So, what is the message of the cross? It is that the Son of God came to earth, was born as a baby to a human mother, yet was conceived of the Holy Spirit. So, when Jesus Christ walked the face of this earth, he was completely God, yet completely man. He was tempted in like manner as we are tempted, yet he was without sin. Although he knew no sin, yet he became sin for us so that we might become the righteousness of God. So, when he died he put sin to death, and when he was resurrected from the dead, he rose victorious over sin, hell, Satan and death. Amen! He did this on our behalf so that through faith in him we might be delivered from slavery to sin, and so we might become servants of his righteousness.

When we come to Jesus Christ, by God’s grace, through faith, which are both gifts from God, we, thus, are crucified with Christ in death to sin, and we are resurrected with him to newness of life, “created to be like God in true righteousness and holiness” (See: Eph. 2:8-10; Eph. 4:17-24; Ro. 6:1-23; Gal. 2:20). The old has gone, the new has come. We no longer live our lives to please our sinful flesh (in lifestyle), but we live according to the Spirit of God, who now lives within us (See: Ro. 8:1-14; Lu. 9:23-25). This is not to say that we live in sinless perfection (See: 1 Jn. 2:1), but that we have died to sin that we may live to righteousness, and we have been turned from sin to righteousness, and from the power of Satan to God, to now walk in his ways and in his truth (See: Ac. 26:16-18).

Simply put, the message of the cross is death to sin and living to righteousness (See: 1 Pet. 2:24). And, that is why it is foolishness to those who are perishing. The sad reality of it all, though, is it seems it is also foolishness to those who claim to know Christ, and who claim to be ministers of the gospel of Christ, and who claim to be Christ’s church, because what many of them are teaching definitely empties the cross of Christ of its power to transform human lives away from sin and to living to righteousness. They minimize the message of the gospel to nothing more than an escape from hell and the promise of heaven when death comes, but they do not teach death to sin or living to righteousness, because that message is an offense to the people they are trying to get to come to their “churches.”

But, to us who are being saved, the cross of Christ is the power of God to move us away from living for sin and self, to now living for Christ and his righteousness, free from the control sin once had over our lives. Amen!

As the Deer / Martin J. Nystrom
Based off Psalm 42:1

As the deer panteth for the water
So my soul longeth after You
You alone are my heart's desire
And I long to worship You

You alone are my strength, my shield
To You alone may my spirit yield
You alone are my heart's desire
And I long to worship You
@Sue J Love Division? It is not a good thing, but as the OP states, it exists and has existed. The key for believers is not that they all immediately agree on every point of doctrine, but that they love one another truly in spite of differences. Chapter 13 of I Corinthians does explain very well what is happening and what needs to happen if we understand it. Consider they way the chapter ends:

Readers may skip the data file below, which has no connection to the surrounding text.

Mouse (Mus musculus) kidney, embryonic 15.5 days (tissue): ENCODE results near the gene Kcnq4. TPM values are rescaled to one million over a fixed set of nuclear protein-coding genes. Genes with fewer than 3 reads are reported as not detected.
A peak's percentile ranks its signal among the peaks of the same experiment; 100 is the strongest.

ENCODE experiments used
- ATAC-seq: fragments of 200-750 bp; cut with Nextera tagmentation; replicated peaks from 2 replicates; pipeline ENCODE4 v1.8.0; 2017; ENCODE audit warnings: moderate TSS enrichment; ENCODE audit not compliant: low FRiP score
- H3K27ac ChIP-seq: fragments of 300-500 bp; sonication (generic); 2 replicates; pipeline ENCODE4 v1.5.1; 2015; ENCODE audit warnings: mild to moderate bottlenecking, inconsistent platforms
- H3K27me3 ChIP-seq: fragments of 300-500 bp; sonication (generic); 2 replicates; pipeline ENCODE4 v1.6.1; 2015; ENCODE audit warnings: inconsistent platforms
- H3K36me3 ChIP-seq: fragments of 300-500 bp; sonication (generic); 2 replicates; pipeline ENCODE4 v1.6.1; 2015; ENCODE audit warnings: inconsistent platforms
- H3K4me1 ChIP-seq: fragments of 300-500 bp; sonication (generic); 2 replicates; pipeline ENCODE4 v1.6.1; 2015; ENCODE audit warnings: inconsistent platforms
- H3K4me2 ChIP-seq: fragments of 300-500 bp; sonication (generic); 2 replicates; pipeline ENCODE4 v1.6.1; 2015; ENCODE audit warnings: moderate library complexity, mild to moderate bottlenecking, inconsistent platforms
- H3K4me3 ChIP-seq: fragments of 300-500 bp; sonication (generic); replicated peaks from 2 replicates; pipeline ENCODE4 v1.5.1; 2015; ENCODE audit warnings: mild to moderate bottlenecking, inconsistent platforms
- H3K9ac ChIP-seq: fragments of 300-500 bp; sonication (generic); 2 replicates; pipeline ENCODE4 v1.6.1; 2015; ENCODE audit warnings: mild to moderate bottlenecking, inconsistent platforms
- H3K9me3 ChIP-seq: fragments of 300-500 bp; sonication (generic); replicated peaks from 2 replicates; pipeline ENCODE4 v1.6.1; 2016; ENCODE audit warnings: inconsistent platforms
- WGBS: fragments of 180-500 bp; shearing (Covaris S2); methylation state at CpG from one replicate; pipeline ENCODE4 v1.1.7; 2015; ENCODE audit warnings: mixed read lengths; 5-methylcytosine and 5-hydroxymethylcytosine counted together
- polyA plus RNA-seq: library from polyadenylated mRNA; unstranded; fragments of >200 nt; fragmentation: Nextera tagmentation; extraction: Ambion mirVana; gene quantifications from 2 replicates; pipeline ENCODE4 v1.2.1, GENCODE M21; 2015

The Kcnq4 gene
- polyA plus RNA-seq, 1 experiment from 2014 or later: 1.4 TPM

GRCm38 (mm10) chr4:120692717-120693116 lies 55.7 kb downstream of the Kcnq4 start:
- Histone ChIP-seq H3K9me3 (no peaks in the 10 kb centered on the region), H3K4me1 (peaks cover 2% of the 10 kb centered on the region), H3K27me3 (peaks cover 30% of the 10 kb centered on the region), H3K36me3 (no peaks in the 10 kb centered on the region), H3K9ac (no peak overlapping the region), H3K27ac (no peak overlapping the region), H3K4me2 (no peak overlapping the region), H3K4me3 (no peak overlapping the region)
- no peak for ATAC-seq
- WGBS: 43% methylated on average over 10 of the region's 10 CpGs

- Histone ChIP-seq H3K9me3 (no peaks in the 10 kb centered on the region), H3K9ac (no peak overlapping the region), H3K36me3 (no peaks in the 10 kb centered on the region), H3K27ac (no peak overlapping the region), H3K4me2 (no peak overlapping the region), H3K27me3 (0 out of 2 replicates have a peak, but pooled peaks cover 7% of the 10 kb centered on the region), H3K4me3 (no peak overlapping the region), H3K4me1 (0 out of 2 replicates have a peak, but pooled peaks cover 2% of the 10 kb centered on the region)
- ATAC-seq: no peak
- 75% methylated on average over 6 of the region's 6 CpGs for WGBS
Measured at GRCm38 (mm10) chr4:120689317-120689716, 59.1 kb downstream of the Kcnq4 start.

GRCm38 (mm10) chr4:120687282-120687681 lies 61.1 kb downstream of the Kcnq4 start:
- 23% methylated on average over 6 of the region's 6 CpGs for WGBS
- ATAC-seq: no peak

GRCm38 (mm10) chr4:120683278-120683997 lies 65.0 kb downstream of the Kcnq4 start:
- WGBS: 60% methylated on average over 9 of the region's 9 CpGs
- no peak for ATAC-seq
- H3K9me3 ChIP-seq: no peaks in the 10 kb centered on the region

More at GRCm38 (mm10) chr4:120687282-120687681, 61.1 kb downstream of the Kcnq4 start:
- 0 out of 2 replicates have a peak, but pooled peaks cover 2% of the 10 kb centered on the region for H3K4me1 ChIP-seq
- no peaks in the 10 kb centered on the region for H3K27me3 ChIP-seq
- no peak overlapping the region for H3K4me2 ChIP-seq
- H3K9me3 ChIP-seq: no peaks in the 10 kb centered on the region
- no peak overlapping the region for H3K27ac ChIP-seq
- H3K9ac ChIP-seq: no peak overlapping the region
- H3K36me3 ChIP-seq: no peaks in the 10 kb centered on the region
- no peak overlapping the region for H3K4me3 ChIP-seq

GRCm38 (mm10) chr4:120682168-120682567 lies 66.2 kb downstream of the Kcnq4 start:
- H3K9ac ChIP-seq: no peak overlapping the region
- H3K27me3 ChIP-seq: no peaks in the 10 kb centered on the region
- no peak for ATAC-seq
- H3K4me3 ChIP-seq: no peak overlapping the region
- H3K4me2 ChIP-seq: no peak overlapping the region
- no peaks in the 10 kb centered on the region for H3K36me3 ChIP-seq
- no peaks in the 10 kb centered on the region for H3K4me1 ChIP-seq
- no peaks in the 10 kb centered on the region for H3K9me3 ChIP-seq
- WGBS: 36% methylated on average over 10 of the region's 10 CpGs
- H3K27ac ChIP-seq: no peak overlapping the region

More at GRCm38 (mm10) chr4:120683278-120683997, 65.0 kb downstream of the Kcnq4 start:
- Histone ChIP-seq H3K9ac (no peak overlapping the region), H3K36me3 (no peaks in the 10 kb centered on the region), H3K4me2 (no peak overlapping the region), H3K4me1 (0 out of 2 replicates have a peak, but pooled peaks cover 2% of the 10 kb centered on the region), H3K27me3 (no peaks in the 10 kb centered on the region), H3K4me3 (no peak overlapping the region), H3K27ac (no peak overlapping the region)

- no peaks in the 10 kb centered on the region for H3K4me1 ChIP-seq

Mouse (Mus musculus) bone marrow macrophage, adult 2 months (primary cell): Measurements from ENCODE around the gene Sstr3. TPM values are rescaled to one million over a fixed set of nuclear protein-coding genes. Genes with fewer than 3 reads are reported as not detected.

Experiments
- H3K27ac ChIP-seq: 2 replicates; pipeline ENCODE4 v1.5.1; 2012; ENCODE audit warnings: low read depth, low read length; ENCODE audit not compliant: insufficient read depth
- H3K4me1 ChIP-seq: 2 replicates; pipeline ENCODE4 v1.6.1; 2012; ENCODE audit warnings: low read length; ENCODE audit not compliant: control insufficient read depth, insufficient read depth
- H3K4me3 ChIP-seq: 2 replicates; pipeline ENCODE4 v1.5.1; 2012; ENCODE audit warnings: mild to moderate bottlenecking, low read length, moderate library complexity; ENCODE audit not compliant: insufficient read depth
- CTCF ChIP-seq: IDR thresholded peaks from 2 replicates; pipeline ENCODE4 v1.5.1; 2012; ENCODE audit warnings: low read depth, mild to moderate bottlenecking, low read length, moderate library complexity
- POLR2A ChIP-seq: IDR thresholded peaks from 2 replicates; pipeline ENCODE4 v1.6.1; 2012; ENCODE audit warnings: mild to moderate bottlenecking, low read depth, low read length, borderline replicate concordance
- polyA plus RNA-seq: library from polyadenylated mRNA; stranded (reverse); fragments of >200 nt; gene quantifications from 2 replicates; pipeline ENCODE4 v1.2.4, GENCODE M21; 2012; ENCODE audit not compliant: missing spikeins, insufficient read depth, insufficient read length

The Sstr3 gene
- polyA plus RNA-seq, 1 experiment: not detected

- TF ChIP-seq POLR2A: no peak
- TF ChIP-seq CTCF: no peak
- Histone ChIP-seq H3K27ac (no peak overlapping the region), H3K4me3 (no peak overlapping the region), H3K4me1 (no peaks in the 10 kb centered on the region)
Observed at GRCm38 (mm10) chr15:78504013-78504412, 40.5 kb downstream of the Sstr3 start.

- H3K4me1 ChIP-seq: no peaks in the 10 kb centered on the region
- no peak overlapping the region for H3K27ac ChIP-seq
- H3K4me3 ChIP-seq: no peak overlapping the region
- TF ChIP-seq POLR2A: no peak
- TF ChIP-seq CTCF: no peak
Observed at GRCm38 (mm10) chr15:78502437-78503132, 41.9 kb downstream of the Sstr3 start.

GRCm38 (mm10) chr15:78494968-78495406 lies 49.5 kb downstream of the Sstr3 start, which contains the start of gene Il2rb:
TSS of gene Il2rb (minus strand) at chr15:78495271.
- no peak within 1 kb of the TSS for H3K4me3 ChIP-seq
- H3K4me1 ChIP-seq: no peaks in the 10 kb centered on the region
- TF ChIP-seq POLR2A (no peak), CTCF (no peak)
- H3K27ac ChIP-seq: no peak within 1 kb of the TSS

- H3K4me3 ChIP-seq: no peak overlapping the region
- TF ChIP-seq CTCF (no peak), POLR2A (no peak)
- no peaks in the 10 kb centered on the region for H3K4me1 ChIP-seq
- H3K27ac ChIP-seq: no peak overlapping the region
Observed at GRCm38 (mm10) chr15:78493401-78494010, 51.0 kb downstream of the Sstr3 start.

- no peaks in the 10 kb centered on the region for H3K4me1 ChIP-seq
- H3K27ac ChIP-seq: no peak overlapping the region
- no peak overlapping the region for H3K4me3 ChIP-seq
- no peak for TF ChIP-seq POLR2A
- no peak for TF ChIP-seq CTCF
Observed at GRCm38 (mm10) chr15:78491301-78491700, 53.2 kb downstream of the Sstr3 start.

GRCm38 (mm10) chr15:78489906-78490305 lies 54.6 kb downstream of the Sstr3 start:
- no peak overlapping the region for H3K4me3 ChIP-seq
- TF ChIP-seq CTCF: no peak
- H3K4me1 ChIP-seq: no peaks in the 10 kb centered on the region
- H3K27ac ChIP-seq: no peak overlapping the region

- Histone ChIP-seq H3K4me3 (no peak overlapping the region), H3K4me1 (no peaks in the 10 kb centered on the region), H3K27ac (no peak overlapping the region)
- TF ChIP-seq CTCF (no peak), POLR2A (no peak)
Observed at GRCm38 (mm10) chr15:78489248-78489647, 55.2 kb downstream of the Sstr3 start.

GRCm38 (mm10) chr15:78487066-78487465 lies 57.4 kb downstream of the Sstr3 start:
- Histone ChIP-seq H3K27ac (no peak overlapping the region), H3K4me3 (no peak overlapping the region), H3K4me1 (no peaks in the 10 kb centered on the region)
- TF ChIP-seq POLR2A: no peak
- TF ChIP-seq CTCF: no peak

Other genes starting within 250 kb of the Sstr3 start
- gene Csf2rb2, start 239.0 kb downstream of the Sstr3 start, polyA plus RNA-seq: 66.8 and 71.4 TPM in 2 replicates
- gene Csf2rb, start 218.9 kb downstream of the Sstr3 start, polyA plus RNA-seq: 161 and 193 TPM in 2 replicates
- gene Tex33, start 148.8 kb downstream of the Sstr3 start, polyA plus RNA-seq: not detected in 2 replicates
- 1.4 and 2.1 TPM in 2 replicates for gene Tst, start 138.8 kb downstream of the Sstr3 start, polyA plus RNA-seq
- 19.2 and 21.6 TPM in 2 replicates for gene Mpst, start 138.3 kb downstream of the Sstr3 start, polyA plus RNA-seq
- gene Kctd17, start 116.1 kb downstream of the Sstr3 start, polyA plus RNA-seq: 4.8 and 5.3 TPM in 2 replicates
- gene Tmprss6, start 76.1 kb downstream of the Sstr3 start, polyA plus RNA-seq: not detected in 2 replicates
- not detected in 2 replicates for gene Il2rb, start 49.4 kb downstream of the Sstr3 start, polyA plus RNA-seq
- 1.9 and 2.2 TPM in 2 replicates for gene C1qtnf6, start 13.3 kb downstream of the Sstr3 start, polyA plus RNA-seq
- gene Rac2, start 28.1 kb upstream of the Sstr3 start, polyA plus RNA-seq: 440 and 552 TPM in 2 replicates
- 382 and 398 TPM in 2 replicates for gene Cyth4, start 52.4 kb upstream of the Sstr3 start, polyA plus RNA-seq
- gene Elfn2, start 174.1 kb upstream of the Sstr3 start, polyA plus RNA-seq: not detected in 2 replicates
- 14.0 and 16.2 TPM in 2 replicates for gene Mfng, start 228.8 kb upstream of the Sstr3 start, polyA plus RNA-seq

"And now abideth faith, hope, charity [Love] , these three; but the greatest of these is charity [Love]." I Cor 13:13

Charity or Love is the utmost. The chapter starts out describing a lot of good things as NOTHING without Charity [verses 1 to 3]. Even "knowledge" without charity is called "NOTHING". We can know the Bible very well and effectively in the eyes of God have NOTHING. We can have many doctrines right and still have NOTHING.

Read the entire chapter and re-read it continuously asking God to open your heart to what it is saying. How we treat other people, even if we disagree with them on points of doctrines is more important to God than having all of the doctrines right, right now.

Mat 22:37 Jesus said unto him, Thou shalt love the Lord thy God with all thy heart, and with all thy soul, and with all thy mind.
Mat 22:38 This is the first and great commandment.
Mat 22:39 And the second is like unto it, Thou shalt love thy neighbour as thyself.
Mat 22:40 On these two commandments hang all the law and the prophets.

As to correcting people, that is OK so long as we do not try to force-feed them. We were also in error in the past.

I testify to definitely having changed some of own beliefs since becoming a believer. That means that I must have been wrong on some of my held doctrines. Probably I am still wrong on some of them but am I and other believers not still growing toward God?

"But seek ye first the kingdom of God, and his righteousness; and all these things shall be added unto you." Matt 6:33

Does that not mean that if we keep on seeking first things first [the kingdom of God and righteousness of God] He will add even correction to us in our beliefs in His Time? It is always in His Time rather than mine or yours, is it not?